I was then about to start from Pieter Maritzburg on a visit of inspection with the Governor and was obliged to leave my young friend to look out for four other horses on his own responsibility, without the advice of the laconic vet whom he could hardly ask to concern himself a second time in our business. And I must own that while I was away I was again down at heart. For he was to start during my absence, leaving me to follow in the post cart as far as Newcastle, the frontier town of Natal. This was arranged in order that three or four days might be saved, and that the horses might not be hurried over their early journey. When I got back to Pieter Maritzburg I found that he had gone, as arranged, with four other horses;-but of the nature of the horses no one could tell me anything.

The mail cart from the capital to Newcastle took two and a half days on the journey, and was on the whole comfortable enough. One moment of discord there was between myself and the sable driver, which did not, however, lead to serious results. On leaving Pieter Maritzburg I found that the vehicle was full. There were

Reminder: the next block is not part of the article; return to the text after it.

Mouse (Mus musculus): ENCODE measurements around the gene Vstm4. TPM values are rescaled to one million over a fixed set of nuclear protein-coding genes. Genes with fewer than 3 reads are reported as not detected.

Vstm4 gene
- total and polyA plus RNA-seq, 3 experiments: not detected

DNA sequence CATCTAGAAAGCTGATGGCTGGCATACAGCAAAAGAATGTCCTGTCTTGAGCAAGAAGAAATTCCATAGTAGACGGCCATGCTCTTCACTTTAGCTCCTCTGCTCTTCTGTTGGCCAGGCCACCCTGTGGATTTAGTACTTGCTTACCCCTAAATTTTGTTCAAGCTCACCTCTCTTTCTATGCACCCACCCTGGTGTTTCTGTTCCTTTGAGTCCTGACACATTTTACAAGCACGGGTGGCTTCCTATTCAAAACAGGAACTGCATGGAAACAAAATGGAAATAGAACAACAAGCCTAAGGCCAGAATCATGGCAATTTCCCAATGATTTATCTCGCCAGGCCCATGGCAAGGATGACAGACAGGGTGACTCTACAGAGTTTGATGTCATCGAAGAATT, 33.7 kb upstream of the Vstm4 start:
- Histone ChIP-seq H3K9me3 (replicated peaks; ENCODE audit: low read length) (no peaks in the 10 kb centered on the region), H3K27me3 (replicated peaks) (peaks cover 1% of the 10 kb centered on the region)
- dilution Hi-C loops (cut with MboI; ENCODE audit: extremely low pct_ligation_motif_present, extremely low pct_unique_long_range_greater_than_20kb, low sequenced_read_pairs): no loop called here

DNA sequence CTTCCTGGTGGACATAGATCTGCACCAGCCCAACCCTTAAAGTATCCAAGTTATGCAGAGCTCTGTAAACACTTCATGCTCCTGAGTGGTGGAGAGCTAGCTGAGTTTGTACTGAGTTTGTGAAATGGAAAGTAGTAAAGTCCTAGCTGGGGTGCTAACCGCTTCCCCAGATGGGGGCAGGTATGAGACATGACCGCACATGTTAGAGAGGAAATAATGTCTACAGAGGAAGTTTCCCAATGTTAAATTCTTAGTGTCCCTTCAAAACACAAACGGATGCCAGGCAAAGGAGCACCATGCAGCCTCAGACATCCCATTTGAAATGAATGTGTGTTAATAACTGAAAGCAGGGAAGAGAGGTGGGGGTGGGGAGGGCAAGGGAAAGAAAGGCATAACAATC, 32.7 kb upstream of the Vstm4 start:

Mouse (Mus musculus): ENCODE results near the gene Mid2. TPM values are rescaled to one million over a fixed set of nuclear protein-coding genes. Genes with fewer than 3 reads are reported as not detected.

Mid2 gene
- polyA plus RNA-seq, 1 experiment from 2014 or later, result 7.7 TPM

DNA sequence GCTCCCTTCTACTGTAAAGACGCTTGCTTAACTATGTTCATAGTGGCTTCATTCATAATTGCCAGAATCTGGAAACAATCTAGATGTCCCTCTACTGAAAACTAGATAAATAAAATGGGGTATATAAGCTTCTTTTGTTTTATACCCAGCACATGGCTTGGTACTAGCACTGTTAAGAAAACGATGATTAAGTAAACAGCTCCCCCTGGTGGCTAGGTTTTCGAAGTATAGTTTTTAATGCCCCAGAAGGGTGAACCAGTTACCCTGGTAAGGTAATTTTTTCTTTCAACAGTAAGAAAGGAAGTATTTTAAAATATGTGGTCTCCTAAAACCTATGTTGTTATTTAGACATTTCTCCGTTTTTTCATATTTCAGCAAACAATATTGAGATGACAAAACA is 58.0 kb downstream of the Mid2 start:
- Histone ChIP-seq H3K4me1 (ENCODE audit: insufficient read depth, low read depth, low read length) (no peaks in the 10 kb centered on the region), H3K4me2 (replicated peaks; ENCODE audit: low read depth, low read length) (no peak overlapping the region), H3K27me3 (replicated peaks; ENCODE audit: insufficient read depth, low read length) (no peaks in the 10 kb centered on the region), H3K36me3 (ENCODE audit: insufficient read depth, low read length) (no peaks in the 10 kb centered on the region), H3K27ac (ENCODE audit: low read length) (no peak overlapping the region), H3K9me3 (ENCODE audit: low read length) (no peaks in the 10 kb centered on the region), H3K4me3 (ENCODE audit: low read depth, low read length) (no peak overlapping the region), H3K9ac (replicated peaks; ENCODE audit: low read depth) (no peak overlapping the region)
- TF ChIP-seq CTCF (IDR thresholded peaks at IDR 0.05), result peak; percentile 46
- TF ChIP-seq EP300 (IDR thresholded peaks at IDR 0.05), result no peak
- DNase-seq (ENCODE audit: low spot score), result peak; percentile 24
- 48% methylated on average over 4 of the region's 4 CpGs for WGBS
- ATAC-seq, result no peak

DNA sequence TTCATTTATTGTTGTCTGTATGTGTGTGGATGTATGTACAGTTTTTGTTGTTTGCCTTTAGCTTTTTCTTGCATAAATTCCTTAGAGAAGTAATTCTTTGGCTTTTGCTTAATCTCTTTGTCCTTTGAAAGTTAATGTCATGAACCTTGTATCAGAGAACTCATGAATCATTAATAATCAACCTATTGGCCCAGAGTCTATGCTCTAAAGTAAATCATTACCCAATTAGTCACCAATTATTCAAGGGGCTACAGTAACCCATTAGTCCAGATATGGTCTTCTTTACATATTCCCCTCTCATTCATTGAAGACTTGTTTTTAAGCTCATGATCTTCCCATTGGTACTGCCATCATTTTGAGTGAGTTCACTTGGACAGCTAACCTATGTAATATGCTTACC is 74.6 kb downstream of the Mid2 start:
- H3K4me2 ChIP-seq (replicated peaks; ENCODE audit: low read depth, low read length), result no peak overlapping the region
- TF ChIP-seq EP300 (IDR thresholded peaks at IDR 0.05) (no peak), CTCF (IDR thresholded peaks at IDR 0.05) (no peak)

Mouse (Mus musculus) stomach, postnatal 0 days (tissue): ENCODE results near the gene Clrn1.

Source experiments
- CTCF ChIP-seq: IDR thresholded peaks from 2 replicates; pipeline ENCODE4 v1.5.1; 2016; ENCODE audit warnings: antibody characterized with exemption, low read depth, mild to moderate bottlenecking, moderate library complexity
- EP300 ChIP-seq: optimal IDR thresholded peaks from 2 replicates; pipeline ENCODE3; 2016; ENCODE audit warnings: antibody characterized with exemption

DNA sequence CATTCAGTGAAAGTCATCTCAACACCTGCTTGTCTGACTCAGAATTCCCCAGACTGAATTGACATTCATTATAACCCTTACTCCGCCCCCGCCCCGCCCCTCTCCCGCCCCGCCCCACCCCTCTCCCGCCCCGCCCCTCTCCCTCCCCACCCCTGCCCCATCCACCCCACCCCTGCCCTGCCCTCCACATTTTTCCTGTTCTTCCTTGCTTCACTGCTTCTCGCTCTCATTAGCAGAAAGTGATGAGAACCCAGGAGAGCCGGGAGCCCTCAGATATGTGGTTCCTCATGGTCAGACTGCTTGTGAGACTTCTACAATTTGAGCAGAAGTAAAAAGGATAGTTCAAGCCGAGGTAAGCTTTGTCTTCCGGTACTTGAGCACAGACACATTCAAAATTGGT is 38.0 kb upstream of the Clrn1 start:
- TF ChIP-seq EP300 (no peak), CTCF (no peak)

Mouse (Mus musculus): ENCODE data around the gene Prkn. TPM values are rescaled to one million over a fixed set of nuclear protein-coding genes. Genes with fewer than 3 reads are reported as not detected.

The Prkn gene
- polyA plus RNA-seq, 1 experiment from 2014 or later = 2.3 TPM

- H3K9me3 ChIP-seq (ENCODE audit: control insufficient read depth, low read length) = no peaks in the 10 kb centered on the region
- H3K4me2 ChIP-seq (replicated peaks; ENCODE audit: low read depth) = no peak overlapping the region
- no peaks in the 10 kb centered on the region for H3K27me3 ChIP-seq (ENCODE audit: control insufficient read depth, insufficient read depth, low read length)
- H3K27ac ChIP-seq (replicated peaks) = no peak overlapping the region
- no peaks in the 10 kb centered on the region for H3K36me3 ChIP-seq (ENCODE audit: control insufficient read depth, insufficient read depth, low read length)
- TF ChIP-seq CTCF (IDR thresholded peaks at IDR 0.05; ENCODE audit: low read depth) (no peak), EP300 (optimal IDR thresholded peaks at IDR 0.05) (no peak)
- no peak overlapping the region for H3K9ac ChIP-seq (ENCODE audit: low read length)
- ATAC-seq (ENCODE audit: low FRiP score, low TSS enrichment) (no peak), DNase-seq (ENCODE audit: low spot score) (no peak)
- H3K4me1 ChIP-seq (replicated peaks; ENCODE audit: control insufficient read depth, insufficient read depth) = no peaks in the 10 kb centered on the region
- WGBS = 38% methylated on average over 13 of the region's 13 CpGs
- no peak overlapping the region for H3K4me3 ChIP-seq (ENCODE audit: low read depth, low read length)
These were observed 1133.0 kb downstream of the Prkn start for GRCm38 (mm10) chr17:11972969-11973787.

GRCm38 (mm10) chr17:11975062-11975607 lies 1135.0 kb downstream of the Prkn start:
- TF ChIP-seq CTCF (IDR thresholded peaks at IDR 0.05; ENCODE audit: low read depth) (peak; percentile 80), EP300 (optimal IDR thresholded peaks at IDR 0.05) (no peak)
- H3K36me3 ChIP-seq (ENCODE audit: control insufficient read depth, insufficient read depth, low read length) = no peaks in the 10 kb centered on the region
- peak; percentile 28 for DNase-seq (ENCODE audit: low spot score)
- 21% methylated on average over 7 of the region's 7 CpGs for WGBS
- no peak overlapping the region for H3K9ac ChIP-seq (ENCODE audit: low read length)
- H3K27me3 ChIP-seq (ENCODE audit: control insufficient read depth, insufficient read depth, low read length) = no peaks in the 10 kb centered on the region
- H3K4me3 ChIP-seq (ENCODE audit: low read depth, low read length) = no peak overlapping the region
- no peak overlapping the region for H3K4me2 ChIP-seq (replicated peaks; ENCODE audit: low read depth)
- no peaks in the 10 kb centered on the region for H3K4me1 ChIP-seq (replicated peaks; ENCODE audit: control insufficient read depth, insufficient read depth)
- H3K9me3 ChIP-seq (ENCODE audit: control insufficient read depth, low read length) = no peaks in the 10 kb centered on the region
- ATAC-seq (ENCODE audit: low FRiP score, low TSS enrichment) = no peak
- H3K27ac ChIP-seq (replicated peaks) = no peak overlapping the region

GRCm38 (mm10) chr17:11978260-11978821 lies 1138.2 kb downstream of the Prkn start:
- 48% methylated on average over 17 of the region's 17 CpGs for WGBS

seven passengers, two on the box and five behind,-the sixth seat being crowded with luggage. There was luggage indeed everywhere, above, below and around us,but still we had all of us our seats, with fair room for our legs. Then came the question of the mails. The cart to Newcastle goes but once a week; and though subsidiary mails are carried by Zulu runners twice a week over the whole distance,-175 miles,—and carried as quickly as by the cart, the heavier bulk, such as newspapers, books, &c., are kept for the mail conveyance. The bags therefore are, in such a vehicle, somewhat heavy. When I saw a large box covered with canvas brought out I was alarmed, and I made some enquiry. It was, said the complaisant postmaster's assistant who had come out into the street, a book-post parcel; somewhat large as he acknowledged, and not strictly open at the ends as required by law. It was, he confessed, a tin box and he believed that it contained--bonnets. But it was going up to Pretoria, nearly 400 miles, at bookparcel rate of postage,—the total cost of it being, I think he said, 8s. 6d. Now passengers' luggage to Pretoria is charged 4s. a pound, and the injustice of the tin box full of bonnets struck my official mind with horror. There was a rumour for a moment that it was to be put in among us, and I prepared myself for battle. But the day was fine, and the tin box was fastened on behind with all the mails,―merely preventing any one from getting in or out of the cart without climbing over them. That was nothing, and we went away very happily, and during the first day I became indifferent to the wrong which was being done.